Brooklyn Nets Should Be Happy They Didn't Get Dwight Howard
Howard is infamous at this point in his career for single-handedly changing the atmosphere of the Orlando Magic. At first, it was his demanding that the Magic brass fire Stan Van Gundy.
He claimed the only way he'd stay in Orlando was if he was given a new coach. Then, his trade demands came to the forefront. In short, Howard destroyed the morale of the Magic last season.
There's no need to have that on your team, and Nets owner Mikhail Prokhorov should be pleased he doesn't have to deal with that nonsense.
It would have taken a ton to acquire Howard—likely MarShon Brooks, Brook Lopez and several draft picks. Even for a player of Howard's caliber, this represents a huge package to give up in any deal.
The pieces that would have been given up have been valuable contributors this season—especially Lopez.
Lopez has arguably outperformed Howard thus far in the 2012-13 season.
Let's take a look at the numbers.
Lopez has dropped 18.6 points, grabbed 7.3 rebounds, shot 52.3 percent from the floor and converted nearly 74 percent of his free throws. He was also just named as the All-Star replacement for Boston Celtics guard Rajon Rondo (per Royce Young of CBSSports.com).
He also boasts a strong player efficiency rating (PER) of 25.23.
Howard, on the other hand, is having arguably one of the worst seasons of his eight-year NBA career.
He's scoring just 16.7 points, grabbing 11.8 boards, shooting 58 percent from the field and converting an atrocious 49.6 percent of his free throws. His PER is 19.79.
Howard does have the upper hand in rebounds, but his ridiculously low conversion rate from the free-throw line gives Lopez the advantage in the head-to-head comparison.
Lopez has been a bigger impact on the Nets than Howard has been on the Lakers—I think that much is clear. Why, then, are the Nets reportedly still interested in bringing "D12" to Brooklyn (per Jarrod Rudolph of RealGM)?
Apparently, the Nets front office feels as if a combination of Deron Williams, Joe Johnson and Howard would be a huge improvement over their current alignment. They believe this so strongly that they're searching for a third team to make facilitating a deal with the Los Angeles Lakers easier.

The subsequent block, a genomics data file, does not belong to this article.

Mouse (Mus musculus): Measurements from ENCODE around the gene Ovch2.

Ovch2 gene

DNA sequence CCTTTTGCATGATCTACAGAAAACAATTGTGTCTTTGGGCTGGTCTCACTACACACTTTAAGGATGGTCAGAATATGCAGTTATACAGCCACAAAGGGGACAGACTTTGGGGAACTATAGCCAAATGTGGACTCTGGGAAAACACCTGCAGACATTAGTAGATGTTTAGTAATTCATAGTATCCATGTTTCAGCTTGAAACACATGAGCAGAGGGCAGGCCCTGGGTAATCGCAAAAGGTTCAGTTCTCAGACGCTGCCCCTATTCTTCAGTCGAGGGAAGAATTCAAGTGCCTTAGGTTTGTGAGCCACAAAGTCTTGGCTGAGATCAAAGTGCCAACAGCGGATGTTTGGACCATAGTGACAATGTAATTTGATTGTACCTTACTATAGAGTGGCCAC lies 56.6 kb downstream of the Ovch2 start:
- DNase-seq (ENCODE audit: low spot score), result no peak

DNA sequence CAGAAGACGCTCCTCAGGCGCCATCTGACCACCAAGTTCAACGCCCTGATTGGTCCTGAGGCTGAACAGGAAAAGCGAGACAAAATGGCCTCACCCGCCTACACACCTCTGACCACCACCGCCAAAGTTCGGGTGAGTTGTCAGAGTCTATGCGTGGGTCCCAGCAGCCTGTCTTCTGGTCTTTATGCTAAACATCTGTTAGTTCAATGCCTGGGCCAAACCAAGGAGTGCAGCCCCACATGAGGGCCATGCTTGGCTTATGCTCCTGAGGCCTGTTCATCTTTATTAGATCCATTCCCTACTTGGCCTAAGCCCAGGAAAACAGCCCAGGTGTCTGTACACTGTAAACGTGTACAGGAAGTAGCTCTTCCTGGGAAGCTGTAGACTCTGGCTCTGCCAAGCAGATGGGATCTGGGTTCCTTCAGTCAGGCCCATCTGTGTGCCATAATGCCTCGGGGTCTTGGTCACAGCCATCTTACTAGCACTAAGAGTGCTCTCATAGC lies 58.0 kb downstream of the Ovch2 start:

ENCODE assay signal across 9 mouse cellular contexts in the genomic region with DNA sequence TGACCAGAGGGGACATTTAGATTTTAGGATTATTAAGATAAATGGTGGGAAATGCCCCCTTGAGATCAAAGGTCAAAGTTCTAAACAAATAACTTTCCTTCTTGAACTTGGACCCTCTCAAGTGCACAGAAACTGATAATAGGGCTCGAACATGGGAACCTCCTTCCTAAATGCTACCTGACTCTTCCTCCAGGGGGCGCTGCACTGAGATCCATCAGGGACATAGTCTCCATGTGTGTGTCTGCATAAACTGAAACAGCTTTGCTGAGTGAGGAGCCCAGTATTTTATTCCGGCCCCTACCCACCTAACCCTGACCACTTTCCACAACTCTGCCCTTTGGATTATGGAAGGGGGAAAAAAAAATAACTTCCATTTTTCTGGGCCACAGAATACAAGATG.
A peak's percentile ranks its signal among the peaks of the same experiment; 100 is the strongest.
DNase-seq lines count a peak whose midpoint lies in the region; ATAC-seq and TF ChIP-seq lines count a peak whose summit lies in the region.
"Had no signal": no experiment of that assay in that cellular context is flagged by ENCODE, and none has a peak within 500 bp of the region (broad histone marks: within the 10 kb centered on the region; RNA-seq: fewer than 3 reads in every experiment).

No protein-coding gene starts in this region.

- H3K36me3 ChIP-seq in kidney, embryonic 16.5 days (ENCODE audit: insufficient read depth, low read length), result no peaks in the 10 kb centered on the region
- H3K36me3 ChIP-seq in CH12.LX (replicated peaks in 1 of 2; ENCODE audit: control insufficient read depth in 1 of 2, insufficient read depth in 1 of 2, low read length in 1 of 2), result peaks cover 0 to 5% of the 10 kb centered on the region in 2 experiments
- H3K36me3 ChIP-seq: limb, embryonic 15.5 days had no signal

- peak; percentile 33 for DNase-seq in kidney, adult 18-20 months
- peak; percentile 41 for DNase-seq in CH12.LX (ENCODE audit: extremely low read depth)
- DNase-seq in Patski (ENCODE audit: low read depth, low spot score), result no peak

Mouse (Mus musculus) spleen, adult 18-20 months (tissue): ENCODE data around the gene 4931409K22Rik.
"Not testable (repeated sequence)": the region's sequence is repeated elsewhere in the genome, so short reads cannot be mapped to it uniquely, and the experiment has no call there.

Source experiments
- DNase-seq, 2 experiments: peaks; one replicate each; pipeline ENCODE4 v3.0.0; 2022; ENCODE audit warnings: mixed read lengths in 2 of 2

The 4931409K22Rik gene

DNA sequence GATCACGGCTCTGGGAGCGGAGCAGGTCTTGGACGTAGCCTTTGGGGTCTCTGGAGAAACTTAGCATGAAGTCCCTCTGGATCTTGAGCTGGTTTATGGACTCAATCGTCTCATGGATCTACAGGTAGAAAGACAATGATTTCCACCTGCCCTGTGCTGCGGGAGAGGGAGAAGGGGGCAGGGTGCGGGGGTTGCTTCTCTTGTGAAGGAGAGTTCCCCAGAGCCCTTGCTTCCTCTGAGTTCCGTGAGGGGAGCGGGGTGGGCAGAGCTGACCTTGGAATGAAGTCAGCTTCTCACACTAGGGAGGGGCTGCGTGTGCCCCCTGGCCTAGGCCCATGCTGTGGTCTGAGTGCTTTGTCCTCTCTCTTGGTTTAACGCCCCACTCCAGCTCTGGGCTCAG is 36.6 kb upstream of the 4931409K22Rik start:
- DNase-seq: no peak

The proposed three-team deal would have included the Minnesota Timberwolves and Kevin Love (that is, before he broke his hand). The three teams would have done a big-man version of musical chairs—Howard to Brooklyn, Love to Los Angeles and Lopez to Minnesota.
Now that Love has injured himself, the search continues for Nets general manager Billy King.
I cannot begin to express how much dislike I have for this idea.
Lopez is playing well beyond what was expected of him this season. While he's still not a force on the glass, it's obvious that he's trying to improve.
Offensively, he's been everything the Nets could have asked for. He's become the perfect complementary piece to the dynamic backcourt of Williams and Johnson.
Although the team has lost three of the last four games, the Nets have finally found chemistry under coach P.J. Carlesimo.
Howard to Brooklyn—good or bad?
Consistency was hard to come by with Avery Johnson, but Carlesimo has brought the team together and made chemistry building much easier. Actually, there may not even be any more reason to build chemistry—it's already there.
Swapping out Lopez for Howard would make chemistry building a necessity yet again. Howard would need to learn to play with Williams, and Carlesimo would have to figure out the best ways to incorporate him into the offense.
The transitional period that would inevitably happen would not be worth pulling the trigger on a trade.
For all the critics out there, yes, I understand and acknowledge that Howard is the overall more talented player than Lopez. He's bigger, stronger and quicker. At the same time, he's also more of a team cancer.
Keeping Lopez and watching him develop over the next several seasons is in the Nets' best interest moving forward, but also for this season.
Going after Howard would be the wrong move at this point in time—just move along, Mr. King.
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